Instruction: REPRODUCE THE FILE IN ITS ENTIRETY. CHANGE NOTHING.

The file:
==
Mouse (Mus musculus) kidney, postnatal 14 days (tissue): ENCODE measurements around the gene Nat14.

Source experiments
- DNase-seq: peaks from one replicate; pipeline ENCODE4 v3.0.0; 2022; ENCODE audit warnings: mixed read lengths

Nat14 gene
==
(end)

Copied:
Mouse (Mus musculus) kidney, postnatal 14 days (tissue): ENCODE measurements around the gene Nat14.

Source experiments
- DNase-seq: peaks from one replicate; pipeline ENCODE4 v3.0.0; 2022; ENCODE audit warnings: mixed read lengths

Nat14 gene